A popular Mykonos beach bar, repeatedly accused of extorting tourists to pay exorbitant sums, warns locals that it’s “expensive” there, even though it only charges unsuspecting tourists a fraction of what it charges, according to research in “Daily Mail”.
A series of customers – all foreign tourists – complained to the media that they had been defrauded last week after being forced to hand over hundreds of euros at DK Oyster, a beach restaurant on the luxury Greek island.
All the victims told how they were not informed of the prices before ordering and were intimidated by tough waiters when they were handed the bills. Some tourists claimed they were lured to the bar by advertisers promising them free use of sunbeds if they bought just one drink each.
The Daily Mail has uncovered evidence that only foreign tourists were charged outrageous bar prices on the trendy Greek holiday island.
Kostas, a clerk at a local shop who ordered in Greek, was told he could get six oysters for €30, which is €5 for one. However, foreigners have to pay €18 each, or in other words, instead of the €30 price for locals, tourists are charged €108 for six oysters.
Shortly after, he was charged €50 for a cocktail “the size of a football” by waiters who assured him he was lucky not to be a tourist. Otherwise, he would have paid three times as much.
“They brought me a cocktail after I ordered in Greek. I had told them that I live in Mykonos and am a local like them. At first I was advised not to enter the bar, as the prices are very high and I might not be able to afford it,” says Kostas.
The DK Oyster restaurant gained notoriety back in May 2019 when it charged a group of American tourists more than $800 for six plates of calamari, six beers, three chicken Caesar salad entrees, two bottles of water and a glass of tomato juice.
Last week, New Jersey attorney Theodora McCormick and her husband said they were forced to pay $557 for a dozen oysters, two beers served in giant glass boots and two cocktails.
Danish nurses Amanda Mich and Alma Rasmussen from Copenhagen nearly cried when they were told they owed €533 for a mojito, an energy drink, two plates of moussaka and calamari.
Amanda, 28, told the British publication that she and her friend were walking past the bar when they were offered free use of the lounge chairs if they bought just one drink each.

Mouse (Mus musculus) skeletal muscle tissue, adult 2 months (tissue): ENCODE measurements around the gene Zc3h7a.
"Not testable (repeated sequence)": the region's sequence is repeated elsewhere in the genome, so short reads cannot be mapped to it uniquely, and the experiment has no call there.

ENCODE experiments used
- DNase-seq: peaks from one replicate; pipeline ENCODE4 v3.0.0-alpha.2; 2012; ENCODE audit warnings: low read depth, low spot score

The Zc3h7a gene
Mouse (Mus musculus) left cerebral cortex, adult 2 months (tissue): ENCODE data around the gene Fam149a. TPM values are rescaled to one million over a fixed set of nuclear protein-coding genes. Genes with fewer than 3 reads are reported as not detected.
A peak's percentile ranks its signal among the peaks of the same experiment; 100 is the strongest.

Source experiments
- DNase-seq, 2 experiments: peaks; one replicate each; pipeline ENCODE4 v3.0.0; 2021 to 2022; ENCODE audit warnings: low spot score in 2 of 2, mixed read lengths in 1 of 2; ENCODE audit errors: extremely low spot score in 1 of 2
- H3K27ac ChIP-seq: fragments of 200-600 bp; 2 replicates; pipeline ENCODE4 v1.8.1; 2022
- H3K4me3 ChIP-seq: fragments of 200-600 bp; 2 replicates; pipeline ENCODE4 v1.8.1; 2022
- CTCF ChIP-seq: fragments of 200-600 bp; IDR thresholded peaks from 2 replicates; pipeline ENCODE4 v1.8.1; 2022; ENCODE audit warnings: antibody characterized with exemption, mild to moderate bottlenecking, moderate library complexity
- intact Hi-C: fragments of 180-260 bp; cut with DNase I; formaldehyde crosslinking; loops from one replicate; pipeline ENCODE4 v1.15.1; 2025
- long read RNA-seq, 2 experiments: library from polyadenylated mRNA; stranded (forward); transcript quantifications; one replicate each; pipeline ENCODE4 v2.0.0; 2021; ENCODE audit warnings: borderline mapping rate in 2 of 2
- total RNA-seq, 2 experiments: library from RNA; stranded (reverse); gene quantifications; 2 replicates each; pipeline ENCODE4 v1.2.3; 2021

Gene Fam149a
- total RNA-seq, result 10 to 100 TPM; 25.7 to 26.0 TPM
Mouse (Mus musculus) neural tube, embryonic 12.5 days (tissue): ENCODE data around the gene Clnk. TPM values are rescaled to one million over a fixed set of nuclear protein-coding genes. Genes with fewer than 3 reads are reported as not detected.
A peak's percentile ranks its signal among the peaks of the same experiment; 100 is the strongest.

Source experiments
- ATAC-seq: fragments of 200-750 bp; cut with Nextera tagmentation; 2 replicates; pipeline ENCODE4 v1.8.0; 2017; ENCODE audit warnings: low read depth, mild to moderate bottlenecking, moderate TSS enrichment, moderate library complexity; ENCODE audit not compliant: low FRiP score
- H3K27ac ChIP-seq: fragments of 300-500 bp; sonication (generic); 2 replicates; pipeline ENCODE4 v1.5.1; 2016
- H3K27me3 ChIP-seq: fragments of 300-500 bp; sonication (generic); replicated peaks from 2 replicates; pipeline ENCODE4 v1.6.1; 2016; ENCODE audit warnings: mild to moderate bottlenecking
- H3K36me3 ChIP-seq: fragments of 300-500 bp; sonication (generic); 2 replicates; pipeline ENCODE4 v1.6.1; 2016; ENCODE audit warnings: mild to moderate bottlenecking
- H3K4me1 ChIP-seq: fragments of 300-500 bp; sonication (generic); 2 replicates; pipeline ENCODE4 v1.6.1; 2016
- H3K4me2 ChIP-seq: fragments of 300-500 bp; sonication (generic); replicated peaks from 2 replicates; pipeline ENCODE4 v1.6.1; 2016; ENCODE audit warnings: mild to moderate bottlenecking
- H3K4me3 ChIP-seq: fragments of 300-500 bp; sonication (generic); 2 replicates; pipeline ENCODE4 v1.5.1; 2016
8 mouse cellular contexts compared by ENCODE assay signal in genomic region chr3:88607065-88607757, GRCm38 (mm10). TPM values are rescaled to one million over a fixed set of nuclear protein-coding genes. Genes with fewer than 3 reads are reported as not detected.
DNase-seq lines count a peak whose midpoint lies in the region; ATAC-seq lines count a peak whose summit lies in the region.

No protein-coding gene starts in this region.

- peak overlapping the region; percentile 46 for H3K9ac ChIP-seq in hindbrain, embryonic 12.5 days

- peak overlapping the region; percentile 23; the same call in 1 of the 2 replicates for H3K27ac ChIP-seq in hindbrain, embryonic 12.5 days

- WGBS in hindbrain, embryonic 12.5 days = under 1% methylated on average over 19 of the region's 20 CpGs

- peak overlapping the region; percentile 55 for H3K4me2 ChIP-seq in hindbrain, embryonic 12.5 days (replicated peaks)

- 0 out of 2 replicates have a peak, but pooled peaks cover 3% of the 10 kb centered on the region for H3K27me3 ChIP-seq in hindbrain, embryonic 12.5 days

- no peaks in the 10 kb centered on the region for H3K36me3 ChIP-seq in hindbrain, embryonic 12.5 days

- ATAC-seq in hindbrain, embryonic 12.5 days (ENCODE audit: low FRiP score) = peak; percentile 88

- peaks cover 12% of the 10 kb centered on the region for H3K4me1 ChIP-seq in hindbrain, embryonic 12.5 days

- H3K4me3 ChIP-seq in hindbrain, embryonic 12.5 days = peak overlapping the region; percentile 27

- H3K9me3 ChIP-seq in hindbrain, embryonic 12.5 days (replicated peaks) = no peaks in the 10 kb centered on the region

“The beach was very crowded and the sunbeds at the other bars were already taken, so we accepted,” she says.
The young woman kept asking for the bill or at least a menu to get an idea of the prices, but the staff never brought it to her.
“One of the waiters repeated to us several times that he could not show us the charges because he had given us a discount and he had to clarify it with his boss,” she continued.
When they eventually went in to pay, the waiters – only men – gave them a bill for 553 euros. This upset the two girls and they started arguing with the staff. The showdown even turned into profanity. In the end, the establishment made a “discount”, and the girls had to pay the final 433 euros.
“We just wanted to get out of there as three of the waiters stood just inches away from our faces and kept saying we were stupid people and that we should pay the money before we left. There were no waitresses, only men, and they scared us,” said the two nurses.
Kalamaras, the boss of DK Oyster, insists the prices are justified by the quality of the food and the stunning beachfront location.
He denied claims by customers that they were not told the prices before going inside, adding that he had placed blackboards at the entrance of the restaurant with the prices on them.
Kalamaras accused many of his TripAdvisor reviewers of lying, stating that “no adult in their right mind” would order a drink without seeing the prices first.
The restaurant’s website has four “dinner set menus,” with no amounts listed.